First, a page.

Communist Party of China (CPC) Central Party School Professor Wang Guixiu wrote his article “Overcoming the Eight Weaknesses of Supervision” to discuss improve upon the old Party panacea of “strengthening supervision” that has been on the lips of party secretaries for years. Supervision, a CPC analogue to oversight isn’t really thoroughgoing oversight since that would fit in poorly with basic principles of the PRC operating system, especially “democratic centralism” and the “people’s democratic dictatorship. If people were really give the more rights to second guess and oppose the decisions of party, the CPC might fear that factionalism and the authority of the party secretaries at each level would be badly weakened. Probably the reason why supervision has never really worked.
Prof. Wang’s article was published online in the Chinese language version of “News of the Chinese Communist Party” in an article reprinted from Beijing Ribao. There are version of this news in several languages including English one can find much harder hitting and well thought out articles in Chinese from China than in English. This may be due to a felt need to protect foreign friends from disillusionment or from a need to protect the national face. Presumably, the Chinese people know all about this kind of problem and the article could even be a reassurance that some people are working on this problem in a more serious way. Chinese scholar regularly come out with well considered analyses and policies that are sometimes adopted in part by the CPC. Adoption and implementation are even further apart in China than elsewhere given the center’s difficulties in imposing it policies on the countryside especially where the interests of local officials are threatened.
The eight weaknesses Prof. Wang pointed out are:
- Only talking about supervision and ignoring the key strategy of division of powers.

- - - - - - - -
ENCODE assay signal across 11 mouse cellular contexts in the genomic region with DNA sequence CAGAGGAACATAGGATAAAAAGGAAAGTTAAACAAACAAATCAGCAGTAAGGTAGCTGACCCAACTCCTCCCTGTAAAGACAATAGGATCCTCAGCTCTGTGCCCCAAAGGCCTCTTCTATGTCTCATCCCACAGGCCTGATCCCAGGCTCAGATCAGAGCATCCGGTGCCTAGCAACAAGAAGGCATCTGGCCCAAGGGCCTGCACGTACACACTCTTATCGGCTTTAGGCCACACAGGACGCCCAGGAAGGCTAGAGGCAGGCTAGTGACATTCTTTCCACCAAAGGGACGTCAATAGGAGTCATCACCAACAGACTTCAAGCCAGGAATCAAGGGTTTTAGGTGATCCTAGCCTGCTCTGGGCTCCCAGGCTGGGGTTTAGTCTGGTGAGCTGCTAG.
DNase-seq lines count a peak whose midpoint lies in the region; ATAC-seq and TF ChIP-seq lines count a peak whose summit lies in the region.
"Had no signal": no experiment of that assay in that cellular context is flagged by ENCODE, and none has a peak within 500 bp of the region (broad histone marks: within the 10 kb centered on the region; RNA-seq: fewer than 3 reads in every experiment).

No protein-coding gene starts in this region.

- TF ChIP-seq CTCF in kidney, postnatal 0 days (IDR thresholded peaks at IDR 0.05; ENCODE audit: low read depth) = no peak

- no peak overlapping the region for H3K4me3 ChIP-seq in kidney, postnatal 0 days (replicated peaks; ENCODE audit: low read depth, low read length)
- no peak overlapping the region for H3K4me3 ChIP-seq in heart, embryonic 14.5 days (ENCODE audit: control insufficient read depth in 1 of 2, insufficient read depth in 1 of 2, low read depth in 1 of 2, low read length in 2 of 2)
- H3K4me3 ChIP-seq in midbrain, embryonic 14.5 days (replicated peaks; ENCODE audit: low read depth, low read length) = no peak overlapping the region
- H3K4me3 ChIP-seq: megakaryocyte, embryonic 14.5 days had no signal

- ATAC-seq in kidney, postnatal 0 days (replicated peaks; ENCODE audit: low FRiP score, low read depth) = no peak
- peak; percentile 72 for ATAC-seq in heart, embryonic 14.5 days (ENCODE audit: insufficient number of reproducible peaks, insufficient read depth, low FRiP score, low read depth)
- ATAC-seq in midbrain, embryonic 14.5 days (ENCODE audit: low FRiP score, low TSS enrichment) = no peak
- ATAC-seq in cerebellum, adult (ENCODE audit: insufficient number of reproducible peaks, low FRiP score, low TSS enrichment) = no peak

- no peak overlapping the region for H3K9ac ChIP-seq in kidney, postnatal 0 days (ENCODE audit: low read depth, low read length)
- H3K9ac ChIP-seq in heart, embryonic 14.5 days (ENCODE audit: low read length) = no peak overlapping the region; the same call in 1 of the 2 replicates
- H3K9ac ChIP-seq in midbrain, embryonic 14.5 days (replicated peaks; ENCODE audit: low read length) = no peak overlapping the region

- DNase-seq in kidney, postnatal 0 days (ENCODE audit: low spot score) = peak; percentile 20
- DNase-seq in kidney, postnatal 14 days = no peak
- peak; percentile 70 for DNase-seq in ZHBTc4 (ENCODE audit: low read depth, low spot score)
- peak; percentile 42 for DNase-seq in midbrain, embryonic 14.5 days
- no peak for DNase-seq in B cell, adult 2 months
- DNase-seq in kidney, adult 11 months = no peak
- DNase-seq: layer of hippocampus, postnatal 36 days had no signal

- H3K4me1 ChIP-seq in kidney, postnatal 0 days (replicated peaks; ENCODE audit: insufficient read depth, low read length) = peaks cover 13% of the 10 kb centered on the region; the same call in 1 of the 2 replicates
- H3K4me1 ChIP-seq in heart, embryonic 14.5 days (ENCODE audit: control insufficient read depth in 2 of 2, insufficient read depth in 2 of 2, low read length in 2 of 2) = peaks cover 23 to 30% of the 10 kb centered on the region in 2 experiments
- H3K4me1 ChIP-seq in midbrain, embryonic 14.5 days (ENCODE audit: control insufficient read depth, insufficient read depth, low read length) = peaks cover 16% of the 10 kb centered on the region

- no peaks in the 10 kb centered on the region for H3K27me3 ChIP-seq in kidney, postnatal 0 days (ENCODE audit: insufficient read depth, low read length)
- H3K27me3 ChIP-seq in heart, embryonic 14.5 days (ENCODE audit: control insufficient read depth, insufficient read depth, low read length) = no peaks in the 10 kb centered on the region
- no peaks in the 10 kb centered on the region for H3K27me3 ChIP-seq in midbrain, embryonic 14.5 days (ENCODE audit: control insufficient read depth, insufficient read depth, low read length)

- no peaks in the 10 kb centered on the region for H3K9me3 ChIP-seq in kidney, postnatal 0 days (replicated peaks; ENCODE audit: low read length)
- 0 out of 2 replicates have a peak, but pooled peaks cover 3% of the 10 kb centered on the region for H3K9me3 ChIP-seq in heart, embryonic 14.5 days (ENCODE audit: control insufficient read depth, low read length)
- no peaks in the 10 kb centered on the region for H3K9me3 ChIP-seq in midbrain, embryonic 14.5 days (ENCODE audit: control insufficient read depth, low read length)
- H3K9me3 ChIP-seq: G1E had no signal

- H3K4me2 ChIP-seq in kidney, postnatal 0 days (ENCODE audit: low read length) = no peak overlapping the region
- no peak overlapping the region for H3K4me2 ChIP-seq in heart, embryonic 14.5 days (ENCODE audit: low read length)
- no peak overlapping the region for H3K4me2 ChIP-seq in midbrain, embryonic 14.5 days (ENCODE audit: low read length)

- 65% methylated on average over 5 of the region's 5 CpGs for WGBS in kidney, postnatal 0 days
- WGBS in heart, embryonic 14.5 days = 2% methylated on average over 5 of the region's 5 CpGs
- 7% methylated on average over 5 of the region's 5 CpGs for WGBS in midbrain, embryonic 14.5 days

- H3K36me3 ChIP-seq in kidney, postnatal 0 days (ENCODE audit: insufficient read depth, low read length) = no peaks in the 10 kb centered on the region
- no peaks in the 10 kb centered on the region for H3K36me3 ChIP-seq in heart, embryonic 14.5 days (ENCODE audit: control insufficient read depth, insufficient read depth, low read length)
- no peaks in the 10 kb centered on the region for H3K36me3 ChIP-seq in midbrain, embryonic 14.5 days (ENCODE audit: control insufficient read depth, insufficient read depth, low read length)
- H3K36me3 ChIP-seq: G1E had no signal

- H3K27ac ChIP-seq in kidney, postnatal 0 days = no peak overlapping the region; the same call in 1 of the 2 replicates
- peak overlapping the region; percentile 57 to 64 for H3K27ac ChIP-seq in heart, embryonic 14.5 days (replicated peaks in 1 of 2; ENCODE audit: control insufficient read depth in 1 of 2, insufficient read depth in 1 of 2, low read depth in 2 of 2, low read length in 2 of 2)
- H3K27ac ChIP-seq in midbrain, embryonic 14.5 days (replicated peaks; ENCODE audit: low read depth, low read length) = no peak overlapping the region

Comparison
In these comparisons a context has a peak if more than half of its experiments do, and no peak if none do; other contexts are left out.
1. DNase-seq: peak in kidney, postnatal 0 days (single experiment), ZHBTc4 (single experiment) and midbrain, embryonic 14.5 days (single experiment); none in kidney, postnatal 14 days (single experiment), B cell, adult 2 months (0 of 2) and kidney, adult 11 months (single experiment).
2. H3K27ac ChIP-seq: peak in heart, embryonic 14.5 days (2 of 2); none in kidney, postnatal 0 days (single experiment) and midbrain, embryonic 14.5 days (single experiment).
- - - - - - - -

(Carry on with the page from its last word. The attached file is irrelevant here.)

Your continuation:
- Ignoring the way power is conferred when discussing supervision. This means that top Party officials are elected in multiple level election that begin with individual Party members who elect the people who elect the people who elect the people etc. etc. who choose the top leadership. In practice power runs from the secretary on top telling every on down the line what to do. This is a basic problem of the Chinese system, says Prof. Wang.
- Placing too great an emphasis on supporting and accommodating oneself to the decisions of leaders, and too little to supervision and the necessity for supervision to be independent of leaders.
- Placing too much trust in those being supervised to being self aware and voluntarily complying with supervision guidelines and neglecting compulsory measures. Leaders should obey the rules too.
- Conferring too great a role in supervision to one person.
- Criticism too often is just a matter of words and no action is taken.
- 7. Failure to distinguish rights and privileges and to supervise both power and the rights and privileges assumed by agents who are exercising authority. Although party members and the general public are not strictly the ones conferring authority on party and government officials, stronger supervision on their part would be beneficial.
- 8. Exaggerating the role the Chinese media can play in exercising supervision. The press can help by exposing abuses of official privilege but not so much abuse of power. In case of abuse the press can only speak out but can’t take action. The potential role of the press in solving the supervision problem should not be exaggerated.